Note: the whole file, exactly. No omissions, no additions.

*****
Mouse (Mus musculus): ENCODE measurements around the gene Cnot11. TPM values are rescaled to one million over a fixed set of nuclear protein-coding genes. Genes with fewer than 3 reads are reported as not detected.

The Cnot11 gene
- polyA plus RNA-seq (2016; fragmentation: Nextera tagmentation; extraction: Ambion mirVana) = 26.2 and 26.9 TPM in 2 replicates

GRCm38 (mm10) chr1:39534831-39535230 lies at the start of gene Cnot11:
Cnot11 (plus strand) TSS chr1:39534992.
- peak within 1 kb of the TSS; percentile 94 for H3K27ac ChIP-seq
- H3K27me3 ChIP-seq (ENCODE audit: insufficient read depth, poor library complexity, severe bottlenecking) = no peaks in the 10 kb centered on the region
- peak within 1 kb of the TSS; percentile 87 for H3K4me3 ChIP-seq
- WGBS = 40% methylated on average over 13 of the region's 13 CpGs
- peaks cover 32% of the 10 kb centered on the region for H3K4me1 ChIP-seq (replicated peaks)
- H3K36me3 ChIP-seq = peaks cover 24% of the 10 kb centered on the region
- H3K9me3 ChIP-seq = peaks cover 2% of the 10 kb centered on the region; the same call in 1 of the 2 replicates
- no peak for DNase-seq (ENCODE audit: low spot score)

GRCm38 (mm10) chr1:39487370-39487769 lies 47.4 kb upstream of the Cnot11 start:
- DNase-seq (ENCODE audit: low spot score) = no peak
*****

Mouse (Mus musculus): ENCODE measurements around the gene Cnot11. TPM values are rescaled to one million over a fixed set of nuclear protein-coding genes. Genes with fewer than 3 reads are reported as not detected.

The Cnot11 gene
- polyA plus RNA-seq (2016; fragmentation: Nextera tagmentation; extraction: Ambion mirVana) = 26.2 and 26.9 TPM in 2 replicates

GRCm38 (mm10) chr1:39534831-39535230 lies at the start of gene Cnot11:
Cnot11 (plus strand) TSS chr1:39534992.
- peak within 1 kb of the TSS; percentile 94 for H3K27ac ChIP-seq
- H3K27me3 ChIP-seq (ENCODE audit: insufficient read depth, poor library complexity, severe bottlenecking) = no peaks in the 10 kb centered on the region
- peak within 1 kb of the TSS; percentile 87 for H3K4me3 ChIP-seq
- WGBS = 40% methylated on average over 13 of the region's 13 CpGs
- peaks cover 32% of the 10 kb centered on the region for H3K4me1 ChIP-seq (replicated peaks)
- H3K36me3 ChIP-seq = peaks cover 24% of the 10 kb centered on the region
- H3K9me3 ChIP-seq = peaks cover 2% of the 10 kb centered on the region; the same call in 1 of the 2 replicates
- no peak for DNase-seq (ENCODE audit: low spot score)

GRCm38 (mm10) chr1:39487370-39487769 lies 47.4 kb upstream of the Cnot11 start:
- DNase-seq (ENCODE audit: low spot score) = no peak